This is what conservatives want. We want to return to a free society in which, as Americans, we take responsibility for the economic and social condition of our own families and neighborhoods and communities without bureaucrats in Washington telling us what to do.
The restoration of America's civil society has replaced the fight against communism as our central need and our central focus. These principles unite libertarians with their emphasis on a free society; cultural conservatives with their emphasis on faith, family, and responsibility; and "pro-growth" conservatives who want to free up the genius of the American people through entrepreneurial capitalism. This vision--a vision of freedom, responsibility, and growth--can form the core of a new conservative governing consensus.
Our cause should be unified, not fractured. Americans of all sorts should work together to restore this common vision of a limited government so we can open markets, free up individual creativity, and above all else renew the American culture. Indeed, the sum of these goals is essential to the whole of our destiny as a nation. These ideas appeal to many honest liberals and centrists as well.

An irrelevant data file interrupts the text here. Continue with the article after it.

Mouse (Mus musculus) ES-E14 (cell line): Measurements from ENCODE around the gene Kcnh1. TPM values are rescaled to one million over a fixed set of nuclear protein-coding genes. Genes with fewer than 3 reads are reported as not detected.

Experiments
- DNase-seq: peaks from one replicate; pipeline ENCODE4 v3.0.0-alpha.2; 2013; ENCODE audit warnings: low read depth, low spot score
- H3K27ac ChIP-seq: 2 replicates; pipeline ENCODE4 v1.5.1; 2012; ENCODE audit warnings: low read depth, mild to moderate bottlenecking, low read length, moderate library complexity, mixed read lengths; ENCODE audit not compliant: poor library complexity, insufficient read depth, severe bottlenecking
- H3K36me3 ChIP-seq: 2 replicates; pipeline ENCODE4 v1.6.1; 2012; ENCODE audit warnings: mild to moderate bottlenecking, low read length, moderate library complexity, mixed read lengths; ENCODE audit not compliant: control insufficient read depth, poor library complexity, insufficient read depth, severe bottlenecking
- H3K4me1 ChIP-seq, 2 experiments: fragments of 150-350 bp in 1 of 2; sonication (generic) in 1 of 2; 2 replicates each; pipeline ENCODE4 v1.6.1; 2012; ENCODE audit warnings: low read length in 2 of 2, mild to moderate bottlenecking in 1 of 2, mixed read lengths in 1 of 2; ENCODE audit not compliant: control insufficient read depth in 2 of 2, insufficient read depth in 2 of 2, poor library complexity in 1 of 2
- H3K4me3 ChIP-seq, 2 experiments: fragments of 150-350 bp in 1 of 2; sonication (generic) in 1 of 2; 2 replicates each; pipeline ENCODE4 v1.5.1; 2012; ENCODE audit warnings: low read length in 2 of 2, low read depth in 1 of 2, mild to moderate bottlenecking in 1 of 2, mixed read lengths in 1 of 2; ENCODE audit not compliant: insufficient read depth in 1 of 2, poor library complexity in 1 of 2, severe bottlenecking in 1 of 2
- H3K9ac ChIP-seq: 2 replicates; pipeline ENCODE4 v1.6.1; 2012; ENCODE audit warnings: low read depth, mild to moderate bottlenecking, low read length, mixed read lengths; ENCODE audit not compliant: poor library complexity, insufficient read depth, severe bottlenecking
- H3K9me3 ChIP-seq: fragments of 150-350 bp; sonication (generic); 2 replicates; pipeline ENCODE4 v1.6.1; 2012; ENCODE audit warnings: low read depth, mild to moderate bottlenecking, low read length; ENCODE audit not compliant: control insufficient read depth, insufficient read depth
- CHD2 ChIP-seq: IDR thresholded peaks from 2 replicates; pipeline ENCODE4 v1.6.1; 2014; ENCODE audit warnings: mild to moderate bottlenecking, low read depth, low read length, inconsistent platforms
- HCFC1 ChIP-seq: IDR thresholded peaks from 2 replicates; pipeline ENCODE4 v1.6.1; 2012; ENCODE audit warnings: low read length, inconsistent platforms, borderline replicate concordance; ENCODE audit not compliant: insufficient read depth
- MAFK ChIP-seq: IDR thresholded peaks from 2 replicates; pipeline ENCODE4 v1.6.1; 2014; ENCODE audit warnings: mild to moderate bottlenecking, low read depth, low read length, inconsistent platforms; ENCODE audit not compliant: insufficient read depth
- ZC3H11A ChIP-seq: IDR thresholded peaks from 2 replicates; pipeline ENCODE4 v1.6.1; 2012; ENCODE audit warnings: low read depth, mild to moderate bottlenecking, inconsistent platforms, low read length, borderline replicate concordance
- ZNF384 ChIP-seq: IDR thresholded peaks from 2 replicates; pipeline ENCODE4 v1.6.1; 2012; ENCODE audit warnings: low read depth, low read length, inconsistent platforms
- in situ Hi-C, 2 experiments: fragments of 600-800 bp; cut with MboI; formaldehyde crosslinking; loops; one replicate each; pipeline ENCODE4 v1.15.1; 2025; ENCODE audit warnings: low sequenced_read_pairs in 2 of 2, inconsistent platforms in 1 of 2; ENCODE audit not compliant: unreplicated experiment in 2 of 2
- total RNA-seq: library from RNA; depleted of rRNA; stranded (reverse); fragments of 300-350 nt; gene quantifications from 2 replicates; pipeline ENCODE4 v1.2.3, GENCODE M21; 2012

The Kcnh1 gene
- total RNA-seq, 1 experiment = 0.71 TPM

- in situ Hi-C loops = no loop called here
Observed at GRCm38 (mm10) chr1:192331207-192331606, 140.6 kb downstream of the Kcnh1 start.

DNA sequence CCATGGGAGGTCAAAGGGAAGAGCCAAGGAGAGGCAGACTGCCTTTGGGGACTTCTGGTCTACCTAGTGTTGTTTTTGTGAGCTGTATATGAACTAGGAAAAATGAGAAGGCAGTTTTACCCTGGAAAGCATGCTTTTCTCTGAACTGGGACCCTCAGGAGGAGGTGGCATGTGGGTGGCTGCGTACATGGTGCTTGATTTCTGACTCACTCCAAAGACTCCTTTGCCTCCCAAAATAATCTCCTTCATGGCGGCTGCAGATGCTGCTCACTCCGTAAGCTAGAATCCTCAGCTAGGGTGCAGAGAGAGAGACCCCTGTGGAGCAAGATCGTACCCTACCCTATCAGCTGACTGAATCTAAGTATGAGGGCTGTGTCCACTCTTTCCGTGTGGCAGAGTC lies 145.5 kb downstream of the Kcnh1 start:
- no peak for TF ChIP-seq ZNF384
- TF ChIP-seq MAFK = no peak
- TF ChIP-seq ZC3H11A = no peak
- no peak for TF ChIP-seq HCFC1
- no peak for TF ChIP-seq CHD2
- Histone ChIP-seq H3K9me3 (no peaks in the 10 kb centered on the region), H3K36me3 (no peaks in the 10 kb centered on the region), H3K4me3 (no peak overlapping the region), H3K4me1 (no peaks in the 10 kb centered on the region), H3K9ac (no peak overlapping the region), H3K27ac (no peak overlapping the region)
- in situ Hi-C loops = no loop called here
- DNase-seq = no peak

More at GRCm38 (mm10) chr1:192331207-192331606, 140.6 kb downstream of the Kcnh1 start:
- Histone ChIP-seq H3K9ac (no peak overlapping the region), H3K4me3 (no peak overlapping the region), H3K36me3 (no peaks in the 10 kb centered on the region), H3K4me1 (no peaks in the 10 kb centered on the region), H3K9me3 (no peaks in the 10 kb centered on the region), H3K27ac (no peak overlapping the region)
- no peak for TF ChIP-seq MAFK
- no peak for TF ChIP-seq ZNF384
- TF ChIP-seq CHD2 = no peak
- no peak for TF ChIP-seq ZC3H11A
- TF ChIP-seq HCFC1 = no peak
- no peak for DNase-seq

This is not a utopian fantasy or wishful thinking. Americans and our government have practiced these principles before, and we will do so again. When Alexis de Tocqueville visited America in the 1830s, he discovered the most democratic, most egalitarian, most religious, most prosperous, and most charitable country on Earth. It was a country of limited national government and active citizen participation in local government. Every community had newspapers describing how citizens formed voluntary associations to solve problems instead of expecting them to be solved by politicians.
The Industrial Revolution of the late 19th century and the early 20th century was a time of rapidly growing entrepreneurial capitalism and great personal achievement. It was no coincidence that this period also saw the creation of the Red Cross, the Boy Scouts and Girl Scouts, YMCAs and YWCAs, hundreds of private colleges and universities, and countless other organizations that strengthened character and addressed the problems of their communities.
This explosion of community organizations and faith-based institutions coincided with an economic, cultural, and moral reawakening that touched America in many ways. As the great scholar James Q. Wilson has written, crime went down in the second half of the 19th century even though this was a period of rapid industrialization and urbanization. The rate of abortions fell in half during this period. Again, government did not create this development; people did.